Horton’s third novel in The Locker Nine series, Compound Fracture see Grace and her friend, Tom have made it to Robert’s compound where they are awaiting his return. Robert declined to leave with Grace so that Sonyea had time to heal enough to travel. Now, with Author’s compound in lockdown, there seem to be limited options for them to leave.
This fast-paced book is full of surprises. There’s betrayal and new found resolve. The true meaning of friendship is tested. Family dynamics are examined. There’s a little bit of something for everyone.
5 out of 5 stars.
Marcus Battle may have disappeared, but he is neither gone or forgotten. Nearly a decade after leaving the town of Baird, Texas and going north of the wall friends from his past seek his help. Battle isn’t young anymore and had hoped his days of vigilante justice were behind him. But, the only people that he loves are in trouble, and he will step back into the world to do whatever it takes to keep them safe.
Abrahams seventh book in The Traveler series, Hero: A Post Apocalyptic/Dystopian Adventure brings back an even harder and more grizzled Marcus Battle. We see a mixture of familiar characters with some interesting new ones. The new ones foretell of a future story arc.
This has to be one of my favorite series. It’s a shame the author rushed through this book and made it so short. It wasn’t one of his best edited either. It seems really weird that ALL of the women waited until they were about to give birth to try and leave. Why not flee when you find out you are pregnant? Or, at least not so late term. And, ALL of the women brought their other child. Why couldn’t other relatives have taken them or possibly the daddy?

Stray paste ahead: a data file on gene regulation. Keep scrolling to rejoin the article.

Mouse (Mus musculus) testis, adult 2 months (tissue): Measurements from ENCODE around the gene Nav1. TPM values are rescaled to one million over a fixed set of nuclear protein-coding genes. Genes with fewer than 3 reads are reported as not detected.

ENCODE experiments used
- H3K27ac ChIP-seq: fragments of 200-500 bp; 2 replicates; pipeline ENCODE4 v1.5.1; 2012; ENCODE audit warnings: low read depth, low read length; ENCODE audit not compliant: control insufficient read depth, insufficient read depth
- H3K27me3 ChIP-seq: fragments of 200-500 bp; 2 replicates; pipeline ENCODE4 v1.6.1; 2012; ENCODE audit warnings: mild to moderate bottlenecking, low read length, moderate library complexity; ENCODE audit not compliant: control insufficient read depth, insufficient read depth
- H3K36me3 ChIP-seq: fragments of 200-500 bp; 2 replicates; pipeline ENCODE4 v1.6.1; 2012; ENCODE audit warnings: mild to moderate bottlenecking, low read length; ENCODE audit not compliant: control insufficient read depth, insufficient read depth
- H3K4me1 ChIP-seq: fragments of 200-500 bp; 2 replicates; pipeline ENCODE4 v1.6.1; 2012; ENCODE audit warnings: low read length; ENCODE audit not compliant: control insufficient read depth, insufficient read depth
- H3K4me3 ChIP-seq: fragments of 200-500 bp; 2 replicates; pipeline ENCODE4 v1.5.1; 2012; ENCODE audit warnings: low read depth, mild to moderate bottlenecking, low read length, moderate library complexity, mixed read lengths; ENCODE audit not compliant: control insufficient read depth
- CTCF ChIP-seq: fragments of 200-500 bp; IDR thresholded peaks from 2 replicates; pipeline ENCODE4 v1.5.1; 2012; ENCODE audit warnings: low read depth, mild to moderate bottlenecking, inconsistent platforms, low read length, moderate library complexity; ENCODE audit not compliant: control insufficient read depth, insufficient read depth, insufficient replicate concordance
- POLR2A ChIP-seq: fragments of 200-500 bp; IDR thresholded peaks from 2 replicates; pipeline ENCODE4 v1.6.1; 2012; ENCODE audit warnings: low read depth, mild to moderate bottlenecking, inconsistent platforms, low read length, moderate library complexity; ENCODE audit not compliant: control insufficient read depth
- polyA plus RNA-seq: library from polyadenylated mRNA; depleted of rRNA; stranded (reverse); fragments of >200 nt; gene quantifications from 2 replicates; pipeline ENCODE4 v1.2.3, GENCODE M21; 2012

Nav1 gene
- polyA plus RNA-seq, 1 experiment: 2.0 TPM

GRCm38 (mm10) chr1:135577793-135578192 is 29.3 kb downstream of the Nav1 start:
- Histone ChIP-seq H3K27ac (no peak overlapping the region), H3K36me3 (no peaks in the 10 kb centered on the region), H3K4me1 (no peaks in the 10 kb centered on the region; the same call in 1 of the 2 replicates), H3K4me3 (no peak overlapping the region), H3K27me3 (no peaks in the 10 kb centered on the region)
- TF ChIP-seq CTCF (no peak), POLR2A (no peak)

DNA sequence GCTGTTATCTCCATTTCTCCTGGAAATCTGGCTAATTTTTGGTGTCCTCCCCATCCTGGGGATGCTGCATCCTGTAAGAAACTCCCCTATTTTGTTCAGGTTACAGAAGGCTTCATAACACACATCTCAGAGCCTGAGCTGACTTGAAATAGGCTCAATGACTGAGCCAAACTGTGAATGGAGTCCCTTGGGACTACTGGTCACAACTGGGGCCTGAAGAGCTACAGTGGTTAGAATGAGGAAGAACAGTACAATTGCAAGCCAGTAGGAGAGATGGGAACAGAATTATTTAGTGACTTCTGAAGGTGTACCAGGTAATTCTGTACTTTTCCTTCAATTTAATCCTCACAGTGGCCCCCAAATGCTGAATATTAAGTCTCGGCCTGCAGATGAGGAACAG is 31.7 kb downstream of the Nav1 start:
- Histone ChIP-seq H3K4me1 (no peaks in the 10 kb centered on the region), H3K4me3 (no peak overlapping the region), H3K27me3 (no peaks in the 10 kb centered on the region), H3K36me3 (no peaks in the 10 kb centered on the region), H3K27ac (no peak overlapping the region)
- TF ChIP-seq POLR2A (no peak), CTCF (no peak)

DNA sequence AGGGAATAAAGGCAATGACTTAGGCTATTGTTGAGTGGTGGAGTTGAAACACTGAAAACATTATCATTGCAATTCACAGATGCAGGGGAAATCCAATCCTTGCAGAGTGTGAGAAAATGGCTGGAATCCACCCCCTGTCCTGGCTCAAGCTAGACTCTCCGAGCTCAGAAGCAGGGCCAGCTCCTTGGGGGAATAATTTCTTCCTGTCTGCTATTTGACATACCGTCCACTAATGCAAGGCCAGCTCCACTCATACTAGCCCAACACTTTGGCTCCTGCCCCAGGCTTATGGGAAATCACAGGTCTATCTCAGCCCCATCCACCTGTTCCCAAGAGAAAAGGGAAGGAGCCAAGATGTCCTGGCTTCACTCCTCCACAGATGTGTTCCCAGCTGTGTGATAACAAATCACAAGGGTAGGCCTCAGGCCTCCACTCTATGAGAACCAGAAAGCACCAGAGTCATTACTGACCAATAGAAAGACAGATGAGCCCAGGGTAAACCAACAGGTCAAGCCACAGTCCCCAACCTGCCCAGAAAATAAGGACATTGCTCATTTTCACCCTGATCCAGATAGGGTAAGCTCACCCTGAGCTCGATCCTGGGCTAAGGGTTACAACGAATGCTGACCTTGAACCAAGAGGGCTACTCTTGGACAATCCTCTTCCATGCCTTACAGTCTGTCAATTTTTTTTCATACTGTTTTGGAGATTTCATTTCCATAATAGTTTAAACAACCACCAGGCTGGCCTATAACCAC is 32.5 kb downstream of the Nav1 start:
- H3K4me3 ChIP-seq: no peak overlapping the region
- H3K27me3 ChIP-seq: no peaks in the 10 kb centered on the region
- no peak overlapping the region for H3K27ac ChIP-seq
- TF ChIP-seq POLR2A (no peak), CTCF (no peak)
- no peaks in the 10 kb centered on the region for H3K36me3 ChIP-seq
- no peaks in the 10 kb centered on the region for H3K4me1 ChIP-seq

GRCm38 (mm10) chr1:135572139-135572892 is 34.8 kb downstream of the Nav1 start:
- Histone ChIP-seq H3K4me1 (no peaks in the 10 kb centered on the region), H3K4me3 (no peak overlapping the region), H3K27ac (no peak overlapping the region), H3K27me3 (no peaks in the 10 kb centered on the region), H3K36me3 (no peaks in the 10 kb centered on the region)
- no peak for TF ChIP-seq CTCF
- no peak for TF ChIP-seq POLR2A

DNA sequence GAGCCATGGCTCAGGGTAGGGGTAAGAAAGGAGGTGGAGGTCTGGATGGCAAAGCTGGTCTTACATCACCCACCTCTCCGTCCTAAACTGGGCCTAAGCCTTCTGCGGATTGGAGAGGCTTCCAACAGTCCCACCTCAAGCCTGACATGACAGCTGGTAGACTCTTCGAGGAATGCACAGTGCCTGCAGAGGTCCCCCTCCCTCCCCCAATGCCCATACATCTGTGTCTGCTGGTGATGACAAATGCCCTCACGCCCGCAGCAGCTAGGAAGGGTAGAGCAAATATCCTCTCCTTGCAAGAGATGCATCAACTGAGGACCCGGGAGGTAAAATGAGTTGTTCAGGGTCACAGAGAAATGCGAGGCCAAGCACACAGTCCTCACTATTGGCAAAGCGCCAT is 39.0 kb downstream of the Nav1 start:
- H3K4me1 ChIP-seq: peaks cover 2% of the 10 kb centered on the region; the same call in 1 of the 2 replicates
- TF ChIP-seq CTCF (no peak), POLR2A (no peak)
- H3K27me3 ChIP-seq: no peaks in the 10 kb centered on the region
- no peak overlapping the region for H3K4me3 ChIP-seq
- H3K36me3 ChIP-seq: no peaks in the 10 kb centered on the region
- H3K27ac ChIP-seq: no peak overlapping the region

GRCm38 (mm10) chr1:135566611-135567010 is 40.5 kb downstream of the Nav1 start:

In Chapter 13 Lou has labor pains. “You’ve got to be kidding me,” she said. “Now?” And, again in Chapter 19. “Now?” she growled. “Are you kidding me?” Lou has more depth than that. The dialogue is almost the same.
From Chapter 24: He counted a half dozen women.
Nope. There were only 6 to begin with. One was shot after giving birth. Another was shot while behind the horse with Lou and Andrea. Andrea is behind the horse with Lou. So, the most he could see would be 3.
Otherwise, it is a good story, and I love Marcus Battle.
3 out of 5 stars.
Nelson Jackson is no more, only the Reaper remains. The group of Sin Eaters that he leads is wreaking havoc on those that seek to take down the Republic. It is their greatest hope to help the Republic regain control of our nation. The Federal States is bent on destroying those that try to exercise their constitutional rights.
Watson’s fifth novel in the Forgotten Forbidden America Series, Sin Eaters is the most intense yet. What was once just an annoying gnat to the Federal States is now a swarm of angry hornets. And, any other nation that tries to assist the Federal States has the Sin Eaters visited upon them.
As dark as the writing is for this book therein lies several moments of levity. It is well balanced and helps break the tension. Watson does an excellent job of bringing out all of the reader’s emotions. What remains to be seen is if there is hope of rescuing Nelson from his Reaper persona should the Federal States be taken down.
5 out of 5 stars.
Westley Flagg continues to tell us his story of survival with his grandparents on their farm after a CME has caused what is believed to be a nationwide or possibly worldwide blackout. Things haven’t really changed all that much on the farm. It’s the world around them that is devolving rather quickly.
Craven’s second novel in the Still Surviving series, All Dark expands upon Wes’ relationship with Jess while following the unspeakable actions of the horde living at the Crater of Diamonds. When he finds out that Jess’ group will do nothing more than watch as atrocities are committed he knows that he must do something on his own. And, that may put his life at risk.
While the story is intriguing Craven has so many typos and contextual errors it is distracting. All his books seem to be this way. I truly don’t understand why he doesn’t use an editor or at least a beta reading group to help him out.
3 out of 5 stars.